London — British lawmakersPrime Minister Theresa May's divorce deal with the European Union on Tuesday, plunging the Brexit process into chaos and triggering a no-confidence vote that could topple her government.
The defeat was widely expected, but the scale of the House of Commons' vote — 432 votes against the government and 202 in support — was devastating for May's fragile leadership.
Moments after the result was announced, May said it was only right to test whether the government still had lawmakers' support to carry on. Opposition leader Jeremy Corbyn quickly obliged, saying May's government had lost the confidence of Parliament.
Lawmakers will vote Wednesday on his motion of no-confidence.
May has already survived a no-confidence vote among her Conservative colleagues. If her government wins this latest vote, she would carry on with her deal. If she loses, it would clear the way for a different lawmaker from her party or another to try and form a new government.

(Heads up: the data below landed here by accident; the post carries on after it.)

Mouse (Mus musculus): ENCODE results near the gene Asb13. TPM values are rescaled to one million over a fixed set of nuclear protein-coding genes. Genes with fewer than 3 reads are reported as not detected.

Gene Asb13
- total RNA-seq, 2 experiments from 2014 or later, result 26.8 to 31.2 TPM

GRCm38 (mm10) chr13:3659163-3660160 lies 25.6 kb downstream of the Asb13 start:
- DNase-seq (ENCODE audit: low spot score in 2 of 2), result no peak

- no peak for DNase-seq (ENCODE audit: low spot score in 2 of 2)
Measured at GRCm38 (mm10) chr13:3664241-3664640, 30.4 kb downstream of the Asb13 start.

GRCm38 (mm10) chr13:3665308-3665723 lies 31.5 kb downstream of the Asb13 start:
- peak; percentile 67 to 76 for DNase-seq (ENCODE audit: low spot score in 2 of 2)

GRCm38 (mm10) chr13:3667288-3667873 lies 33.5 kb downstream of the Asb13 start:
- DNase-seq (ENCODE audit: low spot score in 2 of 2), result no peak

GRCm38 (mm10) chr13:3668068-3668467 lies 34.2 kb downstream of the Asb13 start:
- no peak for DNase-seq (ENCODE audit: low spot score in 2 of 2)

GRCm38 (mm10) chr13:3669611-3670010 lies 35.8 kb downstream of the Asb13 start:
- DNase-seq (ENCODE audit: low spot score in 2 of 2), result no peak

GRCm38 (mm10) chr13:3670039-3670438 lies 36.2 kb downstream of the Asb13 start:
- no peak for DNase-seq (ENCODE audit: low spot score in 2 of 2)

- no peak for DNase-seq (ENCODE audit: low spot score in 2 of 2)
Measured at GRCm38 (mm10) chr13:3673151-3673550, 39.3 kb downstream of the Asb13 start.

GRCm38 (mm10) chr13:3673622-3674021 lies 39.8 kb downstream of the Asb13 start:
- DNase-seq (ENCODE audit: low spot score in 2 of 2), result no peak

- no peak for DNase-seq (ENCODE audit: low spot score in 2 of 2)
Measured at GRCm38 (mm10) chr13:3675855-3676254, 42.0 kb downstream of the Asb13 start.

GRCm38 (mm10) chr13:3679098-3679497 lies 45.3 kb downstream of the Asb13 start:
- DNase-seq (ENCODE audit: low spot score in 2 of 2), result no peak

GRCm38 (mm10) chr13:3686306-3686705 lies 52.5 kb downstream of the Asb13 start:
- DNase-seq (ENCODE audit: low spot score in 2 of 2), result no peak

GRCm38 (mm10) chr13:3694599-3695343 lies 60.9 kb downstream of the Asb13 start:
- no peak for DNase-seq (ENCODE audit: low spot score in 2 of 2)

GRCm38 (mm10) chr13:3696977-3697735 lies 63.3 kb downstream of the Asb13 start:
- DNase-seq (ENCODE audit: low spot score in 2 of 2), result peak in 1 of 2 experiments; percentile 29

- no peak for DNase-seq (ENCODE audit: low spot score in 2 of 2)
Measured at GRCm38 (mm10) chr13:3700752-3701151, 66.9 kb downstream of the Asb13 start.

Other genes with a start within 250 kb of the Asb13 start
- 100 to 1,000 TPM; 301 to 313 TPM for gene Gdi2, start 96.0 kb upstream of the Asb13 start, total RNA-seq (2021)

Although May lacks an overall majority in Parliament, she looks likely to survive the vote.
"The House has spoken and the government will listen," May said after the Tuesday vote, which leaves her Brexit plan on life support just 10 weeks before the country is due to leave the EU on March 29. At that point, barring an upheaval in Parliament that reverses the process, under EU rules, the United Kingdom will be out.
So what will happen next? The short answer is: nobody knows yet. This is uncharted territory. No EU member has ever triggered Article 50 of the European Constitution — the withdrawal mechanism — before.
May has promised to consult lawmakers on future moves, but gave little indication of what she plans to do next. She faces a stark choice: Steer the country toward an abrupt "no-deal" break with the EU or try to nudge it toward a softer departure.
Meanwhile, lawmakers from both government and opposition parties are trying to wrest control of the Brexit process from a paralyzed government, so that lawmakers by majority vote can specify a new plan for Britain's EU exit. But with no clear majority in Parliament for any single alternate course, there is a growing chance that Britain may seek to postpone its departure date while politicians work on a new plan — or even hand the decision back to voters in a new referendum on EU membership.
"If you can't resolve the impasse here in Westminster, than you have to refer it back to the people," said Labour Party lawmaker Chuka Umunna, who supports a second referendum.